by: David Polinchock
I have a degree in theater and, although I haven't performed in a lot of years, I'm still very curious about how all of these emerging & interactive technologies will impact the role and position of performances. I was a children's theater person, so a lot of the work I did was called participatory in theater language, but what it meant was that there were elements of the show where we expected the children to help move the story along.
But as we've seen in movie theaters for quite some time, people don't really know how to be an audience any more. First, you're sitting there in the theater, minding your own business and someone sits down next to you. You kick off the "elbow waltz, that dance you do to stake out your spot on the arm rest. Then, as you're trying to watch the movie and the person next to you is on their cell phone talking about their plans for after the movies. Everyone talks through out the movie (and I don't mean yelling "Don't open that door" to the people in the movie), they're talking to one another. They're watching a movie like they're in their living room. This isn't how I was taught be an audience member.
But what happens when the expected level of interactivity moves to other performing environments? Can everything be interactive? Don't we sometimes just want to go to the theater and see a really great performance without being asked to twitter ideas to the cast? Should there be a vote as to whether or not Lady Macbeth kills herself? Should we vote with the jury of 12 Angry Men? Should we be expected to play musical instruments on our iPhone at the end of The Music Man? Wait, that one may actually be a cool idea! And how does a playwright create content where everything is interactive? Is there a playwright at all? (Wow, I'm pretty old school, looking at that list of shows, eh?)
Now, I'm not suggesting that we can't create new mediums from the old, where we add interactivity & audience participation to the mix. That can work really well. But when even members of Congress can't stop Twittering and pay attention to what the President is saying, what are we saying to our future audience goers?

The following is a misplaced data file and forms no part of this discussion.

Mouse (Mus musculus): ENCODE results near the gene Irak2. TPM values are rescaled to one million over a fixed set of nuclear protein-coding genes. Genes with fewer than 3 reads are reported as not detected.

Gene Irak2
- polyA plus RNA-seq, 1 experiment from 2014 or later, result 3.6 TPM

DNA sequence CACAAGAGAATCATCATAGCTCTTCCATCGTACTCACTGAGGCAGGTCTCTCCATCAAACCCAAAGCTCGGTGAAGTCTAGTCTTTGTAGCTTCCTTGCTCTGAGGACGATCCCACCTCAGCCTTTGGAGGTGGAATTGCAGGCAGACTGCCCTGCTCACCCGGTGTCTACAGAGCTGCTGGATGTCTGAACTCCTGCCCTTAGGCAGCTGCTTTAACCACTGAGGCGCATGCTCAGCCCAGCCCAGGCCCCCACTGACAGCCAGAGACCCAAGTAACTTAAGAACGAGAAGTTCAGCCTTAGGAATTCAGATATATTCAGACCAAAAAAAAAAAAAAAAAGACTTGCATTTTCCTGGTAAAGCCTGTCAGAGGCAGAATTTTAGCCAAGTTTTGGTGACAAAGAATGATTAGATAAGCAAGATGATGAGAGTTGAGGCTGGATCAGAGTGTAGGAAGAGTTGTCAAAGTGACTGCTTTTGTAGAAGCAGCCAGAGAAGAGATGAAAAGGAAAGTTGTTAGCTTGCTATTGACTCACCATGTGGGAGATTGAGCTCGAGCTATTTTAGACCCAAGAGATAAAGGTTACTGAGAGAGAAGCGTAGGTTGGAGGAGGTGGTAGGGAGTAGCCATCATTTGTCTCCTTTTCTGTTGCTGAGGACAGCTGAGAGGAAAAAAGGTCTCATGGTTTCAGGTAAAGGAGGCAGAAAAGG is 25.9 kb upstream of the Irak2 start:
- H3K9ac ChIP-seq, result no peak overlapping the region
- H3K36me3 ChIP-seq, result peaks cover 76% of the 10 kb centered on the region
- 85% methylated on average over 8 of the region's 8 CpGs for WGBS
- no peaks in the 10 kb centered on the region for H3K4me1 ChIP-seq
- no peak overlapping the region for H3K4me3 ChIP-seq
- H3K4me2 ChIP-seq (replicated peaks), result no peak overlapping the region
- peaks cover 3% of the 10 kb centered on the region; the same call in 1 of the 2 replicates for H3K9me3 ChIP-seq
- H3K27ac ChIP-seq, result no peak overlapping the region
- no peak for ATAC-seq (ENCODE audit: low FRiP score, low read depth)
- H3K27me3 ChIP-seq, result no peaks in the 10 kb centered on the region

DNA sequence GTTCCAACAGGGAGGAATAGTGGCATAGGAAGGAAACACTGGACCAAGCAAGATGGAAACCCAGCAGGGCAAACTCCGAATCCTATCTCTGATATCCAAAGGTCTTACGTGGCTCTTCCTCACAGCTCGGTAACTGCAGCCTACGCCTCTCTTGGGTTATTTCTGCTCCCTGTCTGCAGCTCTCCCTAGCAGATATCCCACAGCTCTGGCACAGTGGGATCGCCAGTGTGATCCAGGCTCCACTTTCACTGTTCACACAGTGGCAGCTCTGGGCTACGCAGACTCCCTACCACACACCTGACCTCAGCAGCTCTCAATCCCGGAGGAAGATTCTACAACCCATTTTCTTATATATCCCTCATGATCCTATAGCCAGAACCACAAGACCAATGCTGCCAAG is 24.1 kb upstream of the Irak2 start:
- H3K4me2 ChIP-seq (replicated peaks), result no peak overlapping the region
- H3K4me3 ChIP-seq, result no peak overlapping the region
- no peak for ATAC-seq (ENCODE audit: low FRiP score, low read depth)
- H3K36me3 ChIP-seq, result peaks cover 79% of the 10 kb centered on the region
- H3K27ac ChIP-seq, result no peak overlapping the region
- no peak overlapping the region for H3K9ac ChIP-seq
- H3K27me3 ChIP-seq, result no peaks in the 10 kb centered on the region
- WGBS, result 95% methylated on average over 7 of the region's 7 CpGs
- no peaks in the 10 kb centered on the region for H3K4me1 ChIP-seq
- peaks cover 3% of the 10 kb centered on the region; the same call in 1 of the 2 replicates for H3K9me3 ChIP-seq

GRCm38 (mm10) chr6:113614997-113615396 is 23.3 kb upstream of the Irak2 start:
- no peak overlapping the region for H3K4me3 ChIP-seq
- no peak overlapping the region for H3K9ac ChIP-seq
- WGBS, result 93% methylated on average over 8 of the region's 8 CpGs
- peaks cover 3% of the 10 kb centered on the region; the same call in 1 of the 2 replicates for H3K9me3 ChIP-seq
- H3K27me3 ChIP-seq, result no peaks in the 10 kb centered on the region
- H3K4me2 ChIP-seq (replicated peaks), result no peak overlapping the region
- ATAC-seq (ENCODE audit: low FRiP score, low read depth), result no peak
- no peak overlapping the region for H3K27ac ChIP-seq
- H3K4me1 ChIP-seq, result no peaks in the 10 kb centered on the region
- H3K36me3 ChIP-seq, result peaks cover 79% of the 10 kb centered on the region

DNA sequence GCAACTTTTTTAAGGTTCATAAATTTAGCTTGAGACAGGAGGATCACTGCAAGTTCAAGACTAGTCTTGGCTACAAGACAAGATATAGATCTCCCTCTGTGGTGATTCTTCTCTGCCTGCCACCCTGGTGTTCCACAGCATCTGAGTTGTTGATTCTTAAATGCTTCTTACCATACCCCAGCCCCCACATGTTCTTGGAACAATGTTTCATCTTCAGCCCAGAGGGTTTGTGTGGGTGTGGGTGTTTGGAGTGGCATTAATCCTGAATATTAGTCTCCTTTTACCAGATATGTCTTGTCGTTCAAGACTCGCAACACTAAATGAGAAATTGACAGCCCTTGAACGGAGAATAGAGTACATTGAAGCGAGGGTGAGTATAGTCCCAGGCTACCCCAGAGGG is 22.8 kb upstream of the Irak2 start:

So, I was really interested in this conference happening this week in the UK and certainly wish I could've attended. I think it's a really fascinating conversation and I love the exploration. Look at some of the questions they're asking:
- How important are buildings in the digital world? Do we really need to preserve, extend or build cultural spaces or should we let them fade away as we move online?
- If we are to have cultural buildings and cultural spaces, who will decide how they are used and what they contain? Do we want to leave this to the 'wisdom of the crowds' or is there still a role for curators, programmers and other gatekeepers?
- Should cultural buildings try to compete with the home cinema/gaming experience? And if so, how - are the pleasures to be gained online essentially individualist, or can we share them?
Those are pretty big questions if you're job is to run a place like Lincoln Center. But it will also have a real impact on the content that's created, as we try to figure out the right mix of audience involvement.
And from a brand POV, what's the opportunity here? We talk a lot about branded content, but it's almost all limited to the screen - movie or TV. Is there a place for live, branded entertainment in our physical places? Improv Everywhere has done some cool things in public, although I'm not sure they've done it as a sponsored event yet. But take a look at the 2 videos below and see what you think. Would you mind if that happened at a place by you, even if it was sponsored by a brand? Sure, we don't want that every where you go, but it would certainly take the monotony out of a lot of things we do today.
But nothing they're doing is interactive right now, in the true, interactive sense. Can you improve in a space with everyone there? What's the process and interface for interacting? And is there a democracy for participating or are some kind of filters used?
I know that there aren't any answers yet, but I'm sure happy to see that someone has started asking the questions.
Clicks Or Mortar? takes over the Tyneside Cinema in Newcastle upon Tyne to explore the potential of digital media in a cultural building. Across three days the Tyneside will present a vast range of work by artists, gamers and filmmakers and on Friday 6 March will host a symposium for cultural creatives, thinkers and planners that will debate the role and challenge the relevance of cultural bricks and mortar buildings in tomorrow’s digitized and networked artistic practice.
Digital technology is already turning some cultural cinemas into spaces that can host an ever widening range of cultural product, from live opera to the National Theatre and an ever expanding diet of participative activity from interactive artists and computer gamers. This digital wave is also crashing over theatres, arts centres, galleries and all other cultural venues, proposing new forms of performance and, most significantly, engaging audiences who may well be turning from passive consumers of culture into active participants in its creation and distribution.